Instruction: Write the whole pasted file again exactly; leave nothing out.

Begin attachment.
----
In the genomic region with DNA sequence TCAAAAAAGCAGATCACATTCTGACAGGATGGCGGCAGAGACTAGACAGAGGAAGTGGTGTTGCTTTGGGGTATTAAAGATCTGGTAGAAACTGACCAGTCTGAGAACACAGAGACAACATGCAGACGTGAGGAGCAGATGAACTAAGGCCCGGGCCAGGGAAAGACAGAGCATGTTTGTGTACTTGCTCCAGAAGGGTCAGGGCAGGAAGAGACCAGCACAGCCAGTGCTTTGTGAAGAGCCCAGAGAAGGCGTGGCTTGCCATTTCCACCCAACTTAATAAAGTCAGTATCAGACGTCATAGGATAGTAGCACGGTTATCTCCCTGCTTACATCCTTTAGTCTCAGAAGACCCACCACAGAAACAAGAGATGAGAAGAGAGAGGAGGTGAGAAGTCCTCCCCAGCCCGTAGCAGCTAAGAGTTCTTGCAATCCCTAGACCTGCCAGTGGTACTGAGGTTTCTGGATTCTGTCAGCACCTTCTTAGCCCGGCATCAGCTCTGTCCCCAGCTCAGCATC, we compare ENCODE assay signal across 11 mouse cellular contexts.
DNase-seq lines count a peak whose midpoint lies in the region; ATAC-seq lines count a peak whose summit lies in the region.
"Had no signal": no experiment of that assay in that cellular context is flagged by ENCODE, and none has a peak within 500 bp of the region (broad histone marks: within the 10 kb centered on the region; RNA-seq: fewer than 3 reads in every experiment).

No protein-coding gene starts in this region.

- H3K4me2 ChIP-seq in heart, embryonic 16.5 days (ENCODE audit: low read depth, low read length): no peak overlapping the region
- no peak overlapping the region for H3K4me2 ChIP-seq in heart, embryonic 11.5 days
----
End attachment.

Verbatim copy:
In the genomic region with DNA sequence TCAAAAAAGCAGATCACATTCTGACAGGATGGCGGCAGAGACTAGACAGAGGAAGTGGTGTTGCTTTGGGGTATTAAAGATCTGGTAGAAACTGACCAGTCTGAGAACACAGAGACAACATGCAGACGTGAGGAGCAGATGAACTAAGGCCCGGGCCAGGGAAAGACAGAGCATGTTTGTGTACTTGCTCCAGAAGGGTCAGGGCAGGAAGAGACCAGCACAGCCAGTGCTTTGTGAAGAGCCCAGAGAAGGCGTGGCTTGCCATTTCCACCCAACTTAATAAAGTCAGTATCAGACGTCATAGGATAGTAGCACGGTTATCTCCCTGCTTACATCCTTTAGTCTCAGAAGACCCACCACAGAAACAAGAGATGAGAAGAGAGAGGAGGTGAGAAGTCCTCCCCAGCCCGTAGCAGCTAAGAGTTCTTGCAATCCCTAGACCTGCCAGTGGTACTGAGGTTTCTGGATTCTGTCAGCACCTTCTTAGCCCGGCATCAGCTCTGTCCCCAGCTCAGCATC, we compare ENCODE assay signal across 11 mouse cellular contexts.
DNase-seq lines count a peak whose midpoint lies in the region; ATAC-seq lines count a peak whose summit lies in the region.
"Had no signal": no experiment of that assay in that cellular context is flagged by ENCODE, and none has a peak within 500 bp of the region (broad histone marks: within the 10 kb centered on the region; RNA-seq: fewer than 3 reads in every experiment).

No protein-coding gene starts in this region.

- H3K4me2 ChIP-seq in heart, embryonic 16.5 days (ENCODE audit: low read depth, low read length): no peak overlapping the region
- no peak overlapping the region for H3K4me2 ChIP-seq in heart, embryonic 11.5 days